Gender politics in Asia - W. Burghoorn et al. (eds)
WIL BURGHOORN, KAZUKI IWANAGA, CECILIA MILWERTZ & QI WANG (eds)
Gender politics in Asia: women manoeuvring with dominant gender orders
Copenhagen: NIAS Press, 2008
235 pp. ISBN ISBN 978 87 7694 015 7
Reviewed by Colette Balmain
A series of case studies examining the mechanisms which women in the Philippines, Japan, Malaysia, China and Singapore, either confront and challenge or concede to the dominant patriarchal order on a micro-political level, Gender politics in Asia is a welcome addition to the fields of both gender studies and Asian studies.
Engaging in discourses around fashion and the female body, motherhood, religion, and consumerism, the case studies are careful to demonstrate the specific manner in which women engage with gender discriminatory practices – which in themselves are similar throughout Asia as women are still accorded an inferior status within society – as well as stressing the importance of historical and social context as determining the multiple ways in which women in Asia confront and contend with such practices. For example, Mikiko Eto’s analysis of community-based movements among mothers in Japan situates a very different female negotiation of prevailing values to that discussed by Cecilia Milwertz and Bu Wei in their chapter on female activism in China. While there are similarities between female activists in China and western feminist movements, the feminist movement in Japan has had much less success, and instead women in non-feminist grassroots and community-based movements are motivated by immediate problems that affect both theirs and their children’s lives.
Similarly while religious oppression unites the chapters by Mina Roces on costume and the politics of dress in 20th-century Philippines; Alexandra Kent’s insightful study of gender roles in the Sathya Sai Baba Movement in Malaysia and Monica Lindberg Falk’s analysis of the role of female monks and nuns in Thailand, the mechanisms by which women challenge dominant values around appropriate femininity differ significantly. While female communities with shared experiences construct a political challenge in Philippines and Thailand, Kent’s analysis of male and female healers in Malaysia demonstrate the challenge that an individual can pose to the prevailing order. Cecilia Milwertz and Bu Wei’s chapter on activism in China and Qi Wang’s analysis of the ‘Women Mayors’ Association’ in China highlight the difficulties that Chinese women continue to find in participating in politics in China constrained within traditional expectations of women as inferior to their male counterparts and their duties within the home. As a counterpart to narratives of empowerment whether determined by a feminist agenda or motivated by reformist concerns, Phyllis Ghim-Lian Chew examines the political role of women in contemporary Singapore in which the feminist agenda takes a second place ‘women’s preoccupation with security, wealth and job success’ (p.209).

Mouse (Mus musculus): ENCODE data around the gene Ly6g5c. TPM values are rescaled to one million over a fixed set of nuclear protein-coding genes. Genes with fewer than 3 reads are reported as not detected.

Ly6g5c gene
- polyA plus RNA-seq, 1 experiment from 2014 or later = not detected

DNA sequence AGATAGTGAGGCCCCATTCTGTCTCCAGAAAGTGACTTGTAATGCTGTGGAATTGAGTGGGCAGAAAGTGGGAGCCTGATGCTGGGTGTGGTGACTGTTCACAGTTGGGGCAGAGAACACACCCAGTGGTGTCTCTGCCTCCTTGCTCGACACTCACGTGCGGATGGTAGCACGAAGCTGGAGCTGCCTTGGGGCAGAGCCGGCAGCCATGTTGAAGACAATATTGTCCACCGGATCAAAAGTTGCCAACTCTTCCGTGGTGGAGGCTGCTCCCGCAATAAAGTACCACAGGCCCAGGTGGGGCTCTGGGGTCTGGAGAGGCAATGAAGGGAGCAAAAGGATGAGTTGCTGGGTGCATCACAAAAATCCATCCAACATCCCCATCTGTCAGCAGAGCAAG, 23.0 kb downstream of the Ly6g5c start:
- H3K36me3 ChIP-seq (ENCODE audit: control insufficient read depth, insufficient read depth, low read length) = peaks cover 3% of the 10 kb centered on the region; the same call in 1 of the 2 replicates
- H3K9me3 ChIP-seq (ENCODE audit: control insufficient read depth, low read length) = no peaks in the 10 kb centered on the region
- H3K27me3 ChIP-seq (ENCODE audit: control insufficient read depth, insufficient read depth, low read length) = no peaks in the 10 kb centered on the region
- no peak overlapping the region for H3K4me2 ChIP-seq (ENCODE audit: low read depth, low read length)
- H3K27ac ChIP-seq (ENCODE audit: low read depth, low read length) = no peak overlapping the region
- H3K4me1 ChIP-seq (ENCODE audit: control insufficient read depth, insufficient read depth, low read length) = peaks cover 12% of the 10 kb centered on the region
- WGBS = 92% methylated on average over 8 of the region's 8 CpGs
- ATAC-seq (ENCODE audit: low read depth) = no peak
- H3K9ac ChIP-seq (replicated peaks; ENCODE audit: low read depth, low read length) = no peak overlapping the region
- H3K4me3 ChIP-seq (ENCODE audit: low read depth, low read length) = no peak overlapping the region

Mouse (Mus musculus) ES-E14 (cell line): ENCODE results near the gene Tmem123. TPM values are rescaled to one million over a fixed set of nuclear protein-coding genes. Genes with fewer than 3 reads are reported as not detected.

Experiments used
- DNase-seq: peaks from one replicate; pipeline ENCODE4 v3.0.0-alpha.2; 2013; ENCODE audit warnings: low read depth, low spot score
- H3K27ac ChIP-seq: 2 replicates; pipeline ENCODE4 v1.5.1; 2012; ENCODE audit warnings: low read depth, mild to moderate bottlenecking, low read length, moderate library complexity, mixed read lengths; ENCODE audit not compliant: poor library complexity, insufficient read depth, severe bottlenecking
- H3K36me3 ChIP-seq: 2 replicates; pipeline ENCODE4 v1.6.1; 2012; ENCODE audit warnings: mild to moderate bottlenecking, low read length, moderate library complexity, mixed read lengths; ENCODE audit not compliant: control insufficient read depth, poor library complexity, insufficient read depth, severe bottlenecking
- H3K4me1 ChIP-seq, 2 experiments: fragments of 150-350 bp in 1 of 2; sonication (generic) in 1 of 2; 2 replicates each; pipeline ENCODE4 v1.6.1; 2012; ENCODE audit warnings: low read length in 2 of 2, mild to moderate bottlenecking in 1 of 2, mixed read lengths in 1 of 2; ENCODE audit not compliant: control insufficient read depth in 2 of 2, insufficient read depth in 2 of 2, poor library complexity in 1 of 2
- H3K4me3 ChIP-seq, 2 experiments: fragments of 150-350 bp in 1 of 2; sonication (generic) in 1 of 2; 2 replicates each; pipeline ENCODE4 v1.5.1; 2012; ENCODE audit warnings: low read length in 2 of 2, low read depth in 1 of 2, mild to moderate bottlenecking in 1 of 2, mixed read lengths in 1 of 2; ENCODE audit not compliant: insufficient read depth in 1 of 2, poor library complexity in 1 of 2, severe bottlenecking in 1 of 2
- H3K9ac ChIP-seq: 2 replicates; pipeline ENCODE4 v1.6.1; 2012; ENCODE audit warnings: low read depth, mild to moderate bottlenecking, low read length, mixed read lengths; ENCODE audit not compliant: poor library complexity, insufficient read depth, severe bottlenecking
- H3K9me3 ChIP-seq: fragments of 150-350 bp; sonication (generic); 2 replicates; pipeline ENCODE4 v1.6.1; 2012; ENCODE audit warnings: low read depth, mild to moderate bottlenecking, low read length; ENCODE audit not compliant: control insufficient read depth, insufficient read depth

While demonstrating the manner in which women in Asia negotiate gender roles within the hegemonic order, the contributors never fall into the trap of appropriating women’s experience in Asia through western [feminist] paradigms. Instead, as Qi Wang’s chapter on Women Mayors in China clearly foregrounds although western feminism has provided an alternative language for women in China to express their experiences, feminists in China have been careful to distance themselves from ‘foreign imperialists.’ (p. 129). Through the insistence on the local and the real personal experiences of woman in Asia – based upon empirical data – Gender politics in Asia illuminates the manifold ways in which women conquer and in some cases concede to the continuance of gender inequality in the countries discussed. The cases studies provide a timely testament to the fact that for women in Asia – as elsewhere – the struggle for gender equality continues and while in the west third wave or post-feminism seemingly prevails, it is necessary to be reminded that for other women the path to gender equality is still a challenge and may not happen quickly.
The book also and importantly demonstrates the different strategies that women take, some of which may be interpreted as feminist but others are motivated by concerns of where gender issues are incidental. The book demonstrates the problems inherent in the universalising of female experience by clearly showing the significance of the local and the national in the construction of cultural norms of gender as well as the manifold strategies that women employ in Asia to combat normative hegemonic patriarchy.
While the book covers over a range of Asian countries, allowing the reader to note continuities and contrasts in women’s confrontation of gender roles across Asia, it seems odd that there are two chapters on China, interesting as they both are. Another case study from a different country – for example South Korea or India – would have given the book more balance. A conclusion drawing together the arguments raised in the individual chapters would have been useful to bring a greater sense of coherence to the book as well as suggesting areas of further study. These are however minor criticisms in what is overall an excellent introduction to the subject written in a lively and interesting manner, accessible to a general as well as an academic readership. I would strongly recommend Gender politics in Asia as a key text for anyone interested in and/or studying gender roles in Asia.